On escaping fundamentalism
Ethan Clendening | Monday, April 27, 2015
Growing up in a conservative Protestant farm town, you learn from an early age that there is Right and there is Wrong. You sit in church unflinchingly, defend your faith unshakably, love God unwaveringly and hate sin unapologetically. You are convinced of your devotion and love others who are as well. You do not question. You are going to Heaven. And so you are Right.
But there are those who are Wrong. Now, they are not Wrong because they steal or cheat or swear. (After all, everyone is a sinner!) Those are mere slip-ups, barely registering on the Sin Scale™, really. (This must be the case if even the Right struggle with such mishaps!) To lie is not Wrong; it is human.
No, the Wrong are the divorcees. The partiers. Those who teach evolution in schools or choose to lead godless homosexual lifestyles. The Muslims. The Lutherans. The Anglicans. The Atheists. The Wrong are the heavy hitters on the Sin Scale™, the men and women who have allowed Satan to infiltrate their lives so entirely so as to make them (shockingly) (threateningly) disagree with your worldview. And though you may mask it with simpering kindness and feigned concern, you hate them. And so they are Wrong.
Yet even after growing up inundated by such views, doubt inevitably creeps in. “Wait,” you begin. “How exactly are we choosing which sins are worse than others, again? Doesn’t God want us to love everyone? Who’s to say — ”
But then mortifying, gut-wrenching guilt razes you. What is happening?! You are doubting, thinking like someone who is Wrong! “Stop it,” you tell yourself. “Lord, forgive me!” you pray. And you retreat back into your prideful self-righteousness, your hesitations smothered.
But your inner well of faith you have been filling for years with holiness and Right and steadfast certainty has now begun to leak: slowly, at first, but one day, you wake up and realize there’s no water left. You are tired of clinging to a divinely ordained supremacy over those who think differently. You are tired of believing that even though God “loves everyone,” he loves only a fraction of them enough to actually save them. And you are tired of trampling on others’ beliefs in order to convince yourself of your own. Right becomes right and Wrong becomes wrong.
Of course, at this point, friends and soccer moms and your chill, jeans-clad pastor (Right comes in many shapes and sizes) will begin doing everything in their power to shame you back into submission. They will shake their heads sadly. They will label you as Lost. They will tell you they will pray for you. They will seem so kind and genuine and concerned and sure, that it is impossible not to wonder, sometimes, if they have indeed been Right all along.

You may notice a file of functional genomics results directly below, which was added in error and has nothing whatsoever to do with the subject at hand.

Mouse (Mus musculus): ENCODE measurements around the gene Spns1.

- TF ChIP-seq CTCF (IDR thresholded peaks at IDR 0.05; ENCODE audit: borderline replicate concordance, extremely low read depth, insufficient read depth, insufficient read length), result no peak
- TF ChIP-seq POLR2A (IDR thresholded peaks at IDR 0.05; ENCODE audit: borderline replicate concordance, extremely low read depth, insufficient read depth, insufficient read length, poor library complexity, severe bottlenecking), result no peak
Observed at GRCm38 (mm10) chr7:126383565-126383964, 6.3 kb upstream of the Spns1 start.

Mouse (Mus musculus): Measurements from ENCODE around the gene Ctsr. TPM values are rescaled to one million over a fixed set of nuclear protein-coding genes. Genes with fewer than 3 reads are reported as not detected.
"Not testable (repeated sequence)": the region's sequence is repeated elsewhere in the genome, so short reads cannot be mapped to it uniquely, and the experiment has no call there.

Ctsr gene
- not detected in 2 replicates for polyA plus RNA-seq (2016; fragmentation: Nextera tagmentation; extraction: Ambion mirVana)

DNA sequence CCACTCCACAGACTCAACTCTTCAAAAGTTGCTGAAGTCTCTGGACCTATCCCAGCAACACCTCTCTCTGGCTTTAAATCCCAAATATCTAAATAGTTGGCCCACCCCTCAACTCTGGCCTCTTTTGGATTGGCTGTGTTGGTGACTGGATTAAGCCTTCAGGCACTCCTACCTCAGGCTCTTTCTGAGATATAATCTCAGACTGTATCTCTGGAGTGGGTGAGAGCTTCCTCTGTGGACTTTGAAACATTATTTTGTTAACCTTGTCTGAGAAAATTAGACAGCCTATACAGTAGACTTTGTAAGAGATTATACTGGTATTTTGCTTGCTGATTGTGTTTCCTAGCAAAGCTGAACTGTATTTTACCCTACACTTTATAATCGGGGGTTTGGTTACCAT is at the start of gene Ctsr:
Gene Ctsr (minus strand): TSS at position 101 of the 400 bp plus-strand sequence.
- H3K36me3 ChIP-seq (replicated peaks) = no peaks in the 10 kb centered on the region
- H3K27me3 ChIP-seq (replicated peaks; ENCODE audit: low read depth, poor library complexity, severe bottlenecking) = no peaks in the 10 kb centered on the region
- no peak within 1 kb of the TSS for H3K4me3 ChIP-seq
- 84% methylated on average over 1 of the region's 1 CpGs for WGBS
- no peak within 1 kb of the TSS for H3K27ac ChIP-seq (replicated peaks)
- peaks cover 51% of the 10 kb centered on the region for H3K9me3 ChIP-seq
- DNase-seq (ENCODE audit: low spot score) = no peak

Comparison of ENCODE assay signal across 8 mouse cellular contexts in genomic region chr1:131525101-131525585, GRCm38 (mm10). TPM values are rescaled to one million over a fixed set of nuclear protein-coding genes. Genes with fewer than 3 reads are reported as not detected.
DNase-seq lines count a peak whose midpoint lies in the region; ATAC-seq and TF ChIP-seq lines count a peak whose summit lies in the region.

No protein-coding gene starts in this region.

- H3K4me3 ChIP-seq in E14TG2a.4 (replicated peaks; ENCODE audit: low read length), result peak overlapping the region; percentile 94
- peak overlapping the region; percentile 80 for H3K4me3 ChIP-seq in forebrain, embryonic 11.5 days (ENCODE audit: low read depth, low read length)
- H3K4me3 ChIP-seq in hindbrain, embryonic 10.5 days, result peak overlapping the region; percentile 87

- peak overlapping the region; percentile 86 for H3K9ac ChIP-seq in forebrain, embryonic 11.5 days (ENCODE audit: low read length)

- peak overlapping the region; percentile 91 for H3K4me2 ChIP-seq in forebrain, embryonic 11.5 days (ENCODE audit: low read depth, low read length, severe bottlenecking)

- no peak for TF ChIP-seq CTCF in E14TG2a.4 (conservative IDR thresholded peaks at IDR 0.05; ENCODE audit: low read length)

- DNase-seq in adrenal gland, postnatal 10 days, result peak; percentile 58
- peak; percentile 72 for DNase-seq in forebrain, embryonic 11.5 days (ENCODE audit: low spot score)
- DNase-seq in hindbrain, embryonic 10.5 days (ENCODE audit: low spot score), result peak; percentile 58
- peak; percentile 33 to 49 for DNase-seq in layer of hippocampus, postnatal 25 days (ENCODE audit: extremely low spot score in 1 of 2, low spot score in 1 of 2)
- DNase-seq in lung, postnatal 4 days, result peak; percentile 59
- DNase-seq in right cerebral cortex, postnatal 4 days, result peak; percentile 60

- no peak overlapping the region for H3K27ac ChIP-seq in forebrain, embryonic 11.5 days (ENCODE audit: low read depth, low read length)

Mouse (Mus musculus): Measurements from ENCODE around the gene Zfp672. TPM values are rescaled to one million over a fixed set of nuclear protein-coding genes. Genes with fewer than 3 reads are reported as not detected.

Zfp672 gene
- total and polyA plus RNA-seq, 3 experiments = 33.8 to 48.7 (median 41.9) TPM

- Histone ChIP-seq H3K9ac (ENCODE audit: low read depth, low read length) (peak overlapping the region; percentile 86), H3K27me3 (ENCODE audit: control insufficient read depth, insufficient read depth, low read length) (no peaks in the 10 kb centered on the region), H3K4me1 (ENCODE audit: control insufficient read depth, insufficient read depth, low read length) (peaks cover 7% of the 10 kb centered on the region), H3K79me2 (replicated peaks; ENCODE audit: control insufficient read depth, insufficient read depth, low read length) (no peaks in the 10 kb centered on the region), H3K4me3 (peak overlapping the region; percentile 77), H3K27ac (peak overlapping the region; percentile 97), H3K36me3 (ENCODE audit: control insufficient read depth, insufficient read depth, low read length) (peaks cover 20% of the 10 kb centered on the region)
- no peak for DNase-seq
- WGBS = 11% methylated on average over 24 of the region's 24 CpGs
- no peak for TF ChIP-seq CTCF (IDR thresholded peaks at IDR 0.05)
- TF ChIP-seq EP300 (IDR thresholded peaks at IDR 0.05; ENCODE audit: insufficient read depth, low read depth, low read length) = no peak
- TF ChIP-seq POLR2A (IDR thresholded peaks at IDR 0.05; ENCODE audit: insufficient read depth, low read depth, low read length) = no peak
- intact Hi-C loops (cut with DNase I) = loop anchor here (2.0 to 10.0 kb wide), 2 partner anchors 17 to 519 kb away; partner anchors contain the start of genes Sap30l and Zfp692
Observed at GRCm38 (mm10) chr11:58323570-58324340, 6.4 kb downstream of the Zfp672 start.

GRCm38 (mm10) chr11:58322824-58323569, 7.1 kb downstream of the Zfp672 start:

It is then you discover that fundamentalism is like chronic asthma, never quite going away, always lying in wait for just the right moment to attack and suffocate. Because even though you do not (cannot) (will not) believe religion based on damnation and disgust is what God had in mind, there remains a fear instilled long ago that since you do not agree with a certain interpretation of a certain Biblical passage or hate people that sin in certain ways, you have strayed from the Truth. You worry you have become the butt of some supernatural joke, the kind of wicked person your Sunday school teacher helped you learn to loathe when you were 8.
You worry you are Wrong.
And herein lies the chilling reality of contemporary fundamentalism: You are doomed from the moment you step inside. You believe for so long that the Bible-thumping IV jammed into your arm is nourishing you that when you finally have the courage to take it out and live a life of compassion, you are left afraid you are dying.
But you see, making the decision to remove the IV does not mean you have been cut off; it means you have been set free. You can step out of the hospital and into the sun. And there, basking in the light, are the multitudes living for Jesus without operating under the assumption that it is in their holy job descriptions to hate Muslims or argue that evolution is a conspiracy. You help each other grow in faith. You seek to be like Christ in love, not judgment. And you finally recognize that those who will try to convince you most vehemently that you are Wrong might be doing so out of fear that they have failed to do the same.
Congratulations, friend. You’re free. And I, for one, am glad you’re here.
The views expressed in this column are those of the author and not necessarily those of The Observer.